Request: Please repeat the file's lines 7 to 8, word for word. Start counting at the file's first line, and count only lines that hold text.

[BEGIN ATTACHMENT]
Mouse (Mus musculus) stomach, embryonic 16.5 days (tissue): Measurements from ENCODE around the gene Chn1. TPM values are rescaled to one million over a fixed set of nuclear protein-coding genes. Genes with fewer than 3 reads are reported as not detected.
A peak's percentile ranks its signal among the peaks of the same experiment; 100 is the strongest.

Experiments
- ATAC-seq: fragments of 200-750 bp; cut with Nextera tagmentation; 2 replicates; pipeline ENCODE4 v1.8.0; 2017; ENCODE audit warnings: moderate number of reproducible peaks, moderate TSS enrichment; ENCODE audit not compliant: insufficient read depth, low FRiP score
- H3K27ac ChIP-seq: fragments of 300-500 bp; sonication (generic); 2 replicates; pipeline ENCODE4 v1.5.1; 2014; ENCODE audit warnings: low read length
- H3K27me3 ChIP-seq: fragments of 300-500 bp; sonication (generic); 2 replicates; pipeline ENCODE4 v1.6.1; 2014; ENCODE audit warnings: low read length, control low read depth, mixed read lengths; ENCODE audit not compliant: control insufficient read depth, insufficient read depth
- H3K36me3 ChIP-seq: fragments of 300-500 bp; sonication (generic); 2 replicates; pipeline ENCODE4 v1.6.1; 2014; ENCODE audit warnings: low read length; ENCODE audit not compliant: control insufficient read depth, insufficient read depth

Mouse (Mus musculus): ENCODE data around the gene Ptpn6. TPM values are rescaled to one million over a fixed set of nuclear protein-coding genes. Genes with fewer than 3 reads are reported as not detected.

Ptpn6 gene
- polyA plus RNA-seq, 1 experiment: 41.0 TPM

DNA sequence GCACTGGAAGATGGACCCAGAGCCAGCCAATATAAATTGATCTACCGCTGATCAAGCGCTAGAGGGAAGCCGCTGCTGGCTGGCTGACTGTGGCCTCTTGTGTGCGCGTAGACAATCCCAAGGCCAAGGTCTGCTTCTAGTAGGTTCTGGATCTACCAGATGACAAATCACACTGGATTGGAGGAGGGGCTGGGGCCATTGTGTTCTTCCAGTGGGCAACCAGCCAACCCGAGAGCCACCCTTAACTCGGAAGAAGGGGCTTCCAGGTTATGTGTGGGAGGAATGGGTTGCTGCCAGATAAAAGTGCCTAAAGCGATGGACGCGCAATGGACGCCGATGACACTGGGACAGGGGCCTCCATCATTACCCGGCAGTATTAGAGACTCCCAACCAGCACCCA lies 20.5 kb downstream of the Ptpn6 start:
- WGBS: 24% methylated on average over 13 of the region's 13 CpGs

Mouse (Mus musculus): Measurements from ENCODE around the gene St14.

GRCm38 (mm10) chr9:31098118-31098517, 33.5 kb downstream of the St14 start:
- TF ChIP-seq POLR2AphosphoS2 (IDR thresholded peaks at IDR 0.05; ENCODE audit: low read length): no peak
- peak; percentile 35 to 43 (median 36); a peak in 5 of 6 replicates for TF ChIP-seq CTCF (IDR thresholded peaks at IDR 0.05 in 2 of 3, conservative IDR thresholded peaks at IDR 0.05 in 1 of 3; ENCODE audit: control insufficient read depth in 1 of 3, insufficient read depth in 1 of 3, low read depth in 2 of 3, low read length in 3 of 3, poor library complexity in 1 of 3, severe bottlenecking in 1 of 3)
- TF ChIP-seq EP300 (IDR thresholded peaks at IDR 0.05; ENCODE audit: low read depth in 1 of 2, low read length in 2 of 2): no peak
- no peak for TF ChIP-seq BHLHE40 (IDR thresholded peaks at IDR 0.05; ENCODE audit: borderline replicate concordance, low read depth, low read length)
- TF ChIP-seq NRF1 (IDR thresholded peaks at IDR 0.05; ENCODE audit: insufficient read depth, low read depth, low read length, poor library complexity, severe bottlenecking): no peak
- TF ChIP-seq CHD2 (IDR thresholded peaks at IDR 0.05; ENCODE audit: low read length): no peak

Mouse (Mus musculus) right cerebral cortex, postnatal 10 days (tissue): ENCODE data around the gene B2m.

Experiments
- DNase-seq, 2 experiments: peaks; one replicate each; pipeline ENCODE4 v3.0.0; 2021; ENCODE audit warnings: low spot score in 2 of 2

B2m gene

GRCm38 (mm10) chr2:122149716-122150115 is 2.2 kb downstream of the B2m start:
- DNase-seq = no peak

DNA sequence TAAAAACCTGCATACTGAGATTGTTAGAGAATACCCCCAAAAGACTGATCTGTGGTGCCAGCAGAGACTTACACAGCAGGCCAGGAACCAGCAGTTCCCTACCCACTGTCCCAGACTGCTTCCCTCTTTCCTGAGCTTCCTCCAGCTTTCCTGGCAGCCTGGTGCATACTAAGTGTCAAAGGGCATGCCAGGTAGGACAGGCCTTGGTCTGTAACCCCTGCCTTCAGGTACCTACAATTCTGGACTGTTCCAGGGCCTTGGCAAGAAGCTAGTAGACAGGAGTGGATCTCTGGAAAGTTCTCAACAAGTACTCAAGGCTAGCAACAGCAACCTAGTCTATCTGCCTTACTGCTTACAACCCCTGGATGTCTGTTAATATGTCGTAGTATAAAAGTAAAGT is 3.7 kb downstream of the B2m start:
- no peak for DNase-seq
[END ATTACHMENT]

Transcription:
- H3K36me3 ChIP-seq: fragments of 300-500 bp; sonication (generic); 2 replicates; pipeline ENCODE4 v1.6.1; 2014; ENCODE audit warnings: low read length; ENCODE audit not compliant: control insufficient read depth, insufficient read depth

Mouse (Mus musculus): ENCODE data around the gene Ptpn6. TPM values are rescaled to one million over a fixed set of nuclear protein-coding genes. Genes with fewer than 3 reads are reported as not detected.